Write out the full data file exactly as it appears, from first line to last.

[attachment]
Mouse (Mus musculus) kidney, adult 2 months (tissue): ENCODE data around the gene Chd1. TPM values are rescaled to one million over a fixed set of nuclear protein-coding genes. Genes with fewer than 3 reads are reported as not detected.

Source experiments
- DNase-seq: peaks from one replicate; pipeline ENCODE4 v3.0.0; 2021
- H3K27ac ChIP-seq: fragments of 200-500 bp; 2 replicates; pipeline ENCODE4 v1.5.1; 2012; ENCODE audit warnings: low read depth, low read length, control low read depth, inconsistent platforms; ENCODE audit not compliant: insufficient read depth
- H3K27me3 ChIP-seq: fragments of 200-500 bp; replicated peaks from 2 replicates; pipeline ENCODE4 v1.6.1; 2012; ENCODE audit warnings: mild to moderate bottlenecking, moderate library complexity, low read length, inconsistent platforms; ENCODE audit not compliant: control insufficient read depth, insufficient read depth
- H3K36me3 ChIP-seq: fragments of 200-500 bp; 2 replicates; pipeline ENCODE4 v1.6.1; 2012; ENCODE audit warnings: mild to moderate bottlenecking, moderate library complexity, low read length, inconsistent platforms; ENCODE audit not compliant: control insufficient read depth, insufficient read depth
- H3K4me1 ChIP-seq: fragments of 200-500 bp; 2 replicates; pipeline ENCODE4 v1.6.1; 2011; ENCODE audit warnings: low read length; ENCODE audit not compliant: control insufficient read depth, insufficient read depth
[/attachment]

Mouse (Mus musculus) kidney, adult 2 months (tissue): ENCODE data around the gene Chd1. TPM values are rescaled to one million over a fixed set of nuclear protein-coding genes. Genes with fewer than 3 reads are reported as not detected.

Source experiments
- DNase-seq: peaks from one replicate; pipeline ENCODE4 v3.0.0; 2021
- H3K27ac ChIP-seq: fragments of 200-500 bp; 2 replicates; pipeline ENCODE4 v1.5.1; 2012; ENCODE audit warnings: low read depth, low read length, control low read depth, inconsistent platforms; ENCODE audit not compliant: insufficient read depth
- H3K27me3 ChIP-seq: fragments of 200-500 bp; replicated peaks from 2 replicates; pipeline ENCODE4 v1.6.1; 2012; ENCODE audit warnings: mild to moderate bottlenecking, moderate library complexity, low read length, inconsistent platforms; ENCODE audit not compliant: control insufficient read depth, insufficient read depth
- H3K36me3 ChIP-seq: fragments of 200-500 bp; 2 replicates; pipeline ENCODE4 v1.6.1; 2012; ENCODE audit warnings: mild to moderate bottlenecking, moderate library complexity, low read length, inconsistent platforms; ENCODE audit not compliant: control insufficient read depth, insufficient read depth
- H3K4me1 ChIP-seq: fragments of 200-500 bp; 2 replicates; pipeline ENCODE4 v1.6.1; 2011; ENCODE audit warnings: low read length; ENCODE audit not compliant: control insufficient read depth, insufficient read depth